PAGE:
Sacred Marriage (Gary Thomas) – A review of its dangers for Christians

Steer clear of Gary Thomas unless you’re into demonic mantras, tantric sex and kundalini yoga!

I note on the Living Springs Baptist Church (Rockbank) website that they will have a series of studies on marriage commencing March 5th 2017. They will allegedly use a book produced by Gary Thomas called “Sacred Marriage” which he claims (on his website) offers “guidance for building the marriage of your dreams”.

Scores of books have been written that offer guidance for building the marriage of your dreams. Yet, what if God’s primary intent for your marriage isn’t to make you happy . . . but holy? And, what if your relationship isn’t as much about you and your spouse as it is about you and God? In this popular bestselling book, Gary Thomas uncovers how your marriage can become a doorway to a closer walk with God and each other. (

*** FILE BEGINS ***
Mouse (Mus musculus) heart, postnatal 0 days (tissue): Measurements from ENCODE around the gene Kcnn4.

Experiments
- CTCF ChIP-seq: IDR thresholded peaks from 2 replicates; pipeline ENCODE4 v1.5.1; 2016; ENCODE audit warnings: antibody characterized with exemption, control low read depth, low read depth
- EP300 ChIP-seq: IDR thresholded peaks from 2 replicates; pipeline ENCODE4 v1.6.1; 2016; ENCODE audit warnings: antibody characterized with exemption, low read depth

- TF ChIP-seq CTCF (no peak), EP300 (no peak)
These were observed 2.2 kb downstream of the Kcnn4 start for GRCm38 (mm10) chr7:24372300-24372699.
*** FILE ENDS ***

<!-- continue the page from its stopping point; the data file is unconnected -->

However, this same Gary Thomas has written the following on Centering Prayer in his book called “Sacred Pathways” in which he says:
“It is particularly difficult to describe this type of prayer in writing, as it is best taught in person. In general, however, centering prayer works like this: Choose a word (Jesus or Father, for example) as a focus for contemplative prayer. Repeat the word silently in your mind for a set amount of time (say, twenty minutes) until your heart seems to be repeating the word by itself, just as naturally and involuntarily as breathing. As your mind is filled with thoughts of Jesus or the father or another appropriate subject (love, joy, or peace) you are protected from outside distractions.”

Sounds like demonic mantras to me! Mantras are generally a word or short phrases with certain tonal qualities which are chanted over and over for a period of time. They are used to put a person in a certain frame of mind, but can also be used to summon demons, such as in yoga.